# Incorrect answer for an question in curriculum?

I am confused with the answer from Curriculum as follows:

Question:

Company XYZ

A mid-sized US company in the utilities sector with a required rate of return of 10%. Peters and her team believe that because of a recent restructuring, the company is unlikely to pay dividends for the next three years. However, the team expects XYZ to pay an annual dividend of US\$1.72 per share beginning four years from now. Thereafter, the dividend is expected to grow indefinitely at 4% even though the current price implies a growth rate of 6% during this same period.

If the team uses the dividend discount model, the current intrinsic value of Company XYZ stock would be closest to:

1. US\$19.58
2. US\$20.36
3. US\$21.54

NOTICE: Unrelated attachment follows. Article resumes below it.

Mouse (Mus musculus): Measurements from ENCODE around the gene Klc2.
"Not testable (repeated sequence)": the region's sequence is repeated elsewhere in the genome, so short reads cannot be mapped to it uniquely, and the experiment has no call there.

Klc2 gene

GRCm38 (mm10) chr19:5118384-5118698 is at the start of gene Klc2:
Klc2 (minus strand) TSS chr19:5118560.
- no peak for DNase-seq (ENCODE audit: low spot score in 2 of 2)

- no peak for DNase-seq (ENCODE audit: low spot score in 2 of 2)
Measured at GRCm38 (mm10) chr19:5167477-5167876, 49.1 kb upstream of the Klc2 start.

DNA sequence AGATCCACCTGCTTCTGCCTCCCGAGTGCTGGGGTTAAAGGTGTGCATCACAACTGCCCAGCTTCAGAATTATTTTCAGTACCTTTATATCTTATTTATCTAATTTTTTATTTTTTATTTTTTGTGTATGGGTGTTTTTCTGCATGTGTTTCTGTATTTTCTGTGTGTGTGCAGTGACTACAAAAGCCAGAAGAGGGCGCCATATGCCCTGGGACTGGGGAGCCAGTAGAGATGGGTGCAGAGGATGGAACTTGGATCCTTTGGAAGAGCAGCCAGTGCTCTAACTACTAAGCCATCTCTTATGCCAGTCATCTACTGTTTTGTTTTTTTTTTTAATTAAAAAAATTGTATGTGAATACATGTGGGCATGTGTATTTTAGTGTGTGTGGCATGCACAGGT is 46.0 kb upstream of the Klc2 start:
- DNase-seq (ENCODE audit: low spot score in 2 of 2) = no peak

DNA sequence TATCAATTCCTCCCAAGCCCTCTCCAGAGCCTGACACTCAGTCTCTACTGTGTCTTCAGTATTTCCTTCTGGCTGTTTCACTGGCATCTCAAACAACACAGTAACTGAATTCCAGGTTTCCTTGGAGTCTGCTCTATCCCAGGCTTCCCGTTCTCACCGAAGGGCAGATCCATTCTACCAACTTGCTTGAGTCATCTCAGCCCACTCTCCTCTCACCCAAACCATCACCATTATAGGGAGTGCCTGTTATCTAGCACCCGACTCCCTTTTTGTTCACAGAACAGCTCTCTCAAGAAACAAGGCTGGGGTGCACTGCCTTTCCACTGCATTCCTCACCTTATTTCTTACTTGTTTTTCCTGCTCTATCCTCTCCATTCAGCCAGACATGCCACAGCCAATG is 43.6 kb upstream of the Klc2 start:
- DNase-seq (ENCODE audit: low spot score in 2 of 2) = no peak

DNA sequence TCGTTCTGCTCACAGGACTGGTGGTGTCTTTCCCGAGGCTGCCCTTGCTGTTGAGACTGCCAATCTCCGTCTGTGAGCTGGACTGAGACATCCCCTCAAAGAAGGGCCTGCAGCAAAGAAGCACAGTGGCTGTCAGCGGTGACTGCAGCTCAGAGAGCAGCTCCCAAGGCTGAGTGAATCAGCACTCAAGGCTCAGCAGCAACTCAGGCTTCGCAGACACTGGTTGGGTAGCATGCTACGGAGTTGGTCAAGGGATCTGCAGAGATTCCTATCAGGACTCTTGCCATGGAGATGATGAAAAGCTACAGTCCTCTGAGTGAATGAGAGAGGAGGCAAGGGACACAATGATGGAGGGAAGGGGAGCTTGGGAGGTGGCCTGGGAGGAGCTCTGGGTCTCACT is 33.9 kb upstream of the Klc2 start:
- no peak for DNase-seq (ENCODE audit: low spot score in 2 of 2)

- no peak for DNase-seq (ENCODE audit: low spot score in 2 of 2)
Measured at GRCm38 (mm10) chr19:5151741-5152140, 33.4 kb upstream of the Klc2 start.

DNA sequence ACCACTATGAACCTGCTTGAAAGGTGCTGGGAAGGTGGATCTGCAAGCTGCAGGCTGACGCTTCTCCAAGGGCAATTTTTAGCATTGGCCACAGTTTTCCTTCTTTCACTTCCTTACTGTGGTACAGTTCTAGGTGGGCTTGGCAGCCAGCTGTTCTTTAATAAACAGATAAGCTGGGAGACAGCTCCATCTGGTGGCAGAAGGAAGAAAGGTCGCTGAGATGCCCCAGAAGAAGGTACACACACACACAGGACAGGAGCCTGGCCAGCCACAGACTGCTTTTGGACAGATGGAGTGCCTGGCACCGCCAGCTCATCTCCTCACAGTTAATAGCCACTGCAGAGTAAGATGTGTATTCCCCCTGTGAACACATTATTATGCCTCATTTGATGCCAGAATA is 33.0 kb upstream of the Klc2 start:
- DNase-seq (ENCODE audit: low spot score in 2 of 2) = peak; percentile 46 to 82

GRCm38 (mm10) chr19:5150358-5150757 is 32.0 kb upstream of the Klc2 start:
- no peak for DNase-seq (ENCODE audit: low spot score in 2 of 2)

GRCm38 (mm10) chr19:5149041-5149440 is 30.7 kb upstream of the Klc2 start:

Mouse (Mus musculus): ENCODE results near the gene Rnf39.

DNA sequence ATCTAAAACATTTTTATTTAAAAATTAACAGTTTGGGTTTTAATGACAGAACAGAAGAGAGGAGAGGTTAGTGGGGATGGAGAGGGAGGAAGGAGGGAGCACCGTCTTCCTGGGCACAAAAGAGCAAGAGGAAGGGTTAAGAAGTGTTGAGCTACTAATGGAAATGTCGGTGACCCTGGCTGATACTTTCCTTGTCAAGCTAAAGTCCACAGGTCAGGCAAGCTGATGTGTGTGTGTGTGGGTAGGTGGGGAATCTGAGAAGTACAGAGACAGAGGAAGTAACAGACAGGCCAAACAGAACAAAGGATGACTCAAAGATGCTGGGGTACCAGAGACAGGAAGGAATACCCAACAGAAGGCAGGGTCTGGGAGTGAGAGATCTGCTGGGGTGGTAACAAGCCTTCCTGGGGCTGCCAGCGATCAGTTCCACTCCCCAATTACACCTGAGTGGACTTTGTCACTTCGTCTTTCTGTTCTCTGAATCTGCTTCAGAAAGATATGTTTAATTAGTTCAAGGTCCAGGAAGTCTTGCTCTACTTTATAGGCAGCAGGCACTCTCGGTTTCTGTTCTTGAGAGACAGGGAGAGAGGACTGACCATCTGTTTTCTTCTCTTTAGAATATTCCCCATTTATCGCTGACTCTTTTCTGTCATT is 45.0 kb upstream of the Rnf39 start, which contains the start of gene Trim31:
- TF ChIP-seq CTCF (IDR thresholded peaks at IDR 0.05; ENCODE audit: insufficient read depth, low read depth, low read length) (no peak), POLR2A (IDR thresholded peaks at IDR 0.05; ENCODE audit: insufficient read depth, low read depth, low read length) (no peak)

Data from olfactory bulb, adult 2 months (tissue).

C is correct. The current value of XYZ stock would be calculated as follows:

V0 = [P3/(1 + r)3], where P3 = D4/(rg).

Given D4 = 1.72, r = 10%, and g = 4%,

V0 = [1.72/(0.10 – 0.04)]/(1.10)3 = US\$21.54.

Why they just discount for 3 years? I think answer B is correct?

For how many years would you discount P3 to get to P0?

nothing is wrong there

Why would you discount back 3 periods a cash flow dated P4 (4 periods from now)?
The most rational answer I would give is:
D4(1+g) / (r-g)(1+r)
That’s because the dividend is bound to grow indefinitely by g.
So: 1.72(1.04) / (1.1^4 * 0.06) = 20.36

Or there might be something weird with the wording of the paragraph

P3 is the present value of all future dividends starting with D4; the focal date for the calculation is time 3. This would require calculating D4 = (1+g)*D3, but they already tell you D4 is 1.72.